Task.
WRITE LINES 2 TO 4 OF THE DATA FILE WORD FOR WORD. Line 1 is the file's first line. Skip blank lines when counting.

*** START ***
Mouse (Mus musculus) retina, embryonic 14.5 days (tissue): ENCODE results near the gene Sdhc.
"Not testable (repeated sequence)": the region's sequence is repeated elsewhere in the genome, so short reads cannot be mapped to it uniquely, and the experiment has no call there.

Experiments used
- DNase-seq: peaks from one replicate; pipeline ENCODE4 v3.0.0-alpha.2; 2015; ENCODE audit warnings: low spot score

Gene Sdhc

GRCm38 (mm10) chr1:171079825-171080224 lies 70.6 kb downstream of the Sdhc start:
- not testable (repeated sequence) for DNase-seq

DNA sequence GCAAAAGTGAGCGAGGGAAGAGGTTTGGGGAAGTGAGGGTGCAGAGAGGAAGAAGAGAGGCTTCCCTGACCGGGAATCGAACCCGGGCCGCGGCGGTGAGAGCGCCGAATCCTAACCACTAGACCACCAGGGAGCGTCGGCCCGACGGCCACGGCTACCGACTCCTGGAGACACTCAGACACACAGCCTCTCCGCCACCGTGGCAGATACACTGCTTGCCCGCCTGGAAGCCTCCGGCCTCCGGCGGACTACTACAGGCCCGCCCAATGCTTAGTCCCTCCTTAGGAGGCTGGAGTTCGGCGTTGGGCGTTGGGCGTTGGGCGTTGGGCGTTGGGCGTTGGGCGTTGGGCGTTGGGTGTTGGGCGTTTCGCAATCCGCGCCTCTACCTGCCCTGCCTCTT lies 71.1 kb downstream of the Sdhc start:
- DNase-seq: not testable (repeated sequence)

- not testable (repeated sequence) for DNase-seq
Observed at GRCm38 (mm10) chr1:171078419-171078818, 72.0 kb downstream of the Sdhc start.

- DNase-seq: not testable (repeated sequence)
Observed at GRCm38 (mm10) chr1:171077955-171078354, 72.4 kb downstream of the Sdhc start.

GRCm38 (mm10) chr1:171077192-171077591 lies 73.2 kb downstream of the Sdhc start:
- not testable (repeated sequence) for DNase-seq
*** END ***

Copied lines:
"Not testable (repeated sequence)": the region's sequence is repeated elsewhere in the genome, so short reads cannot be mapped to it uniquely, and the experiment has no call there.

Experiments used
- DNase-seq: peaks from one replicate; pipeline ENCODE4 v3.0.0-alpha.2; 2015; ENCODE audit warnings: low spot score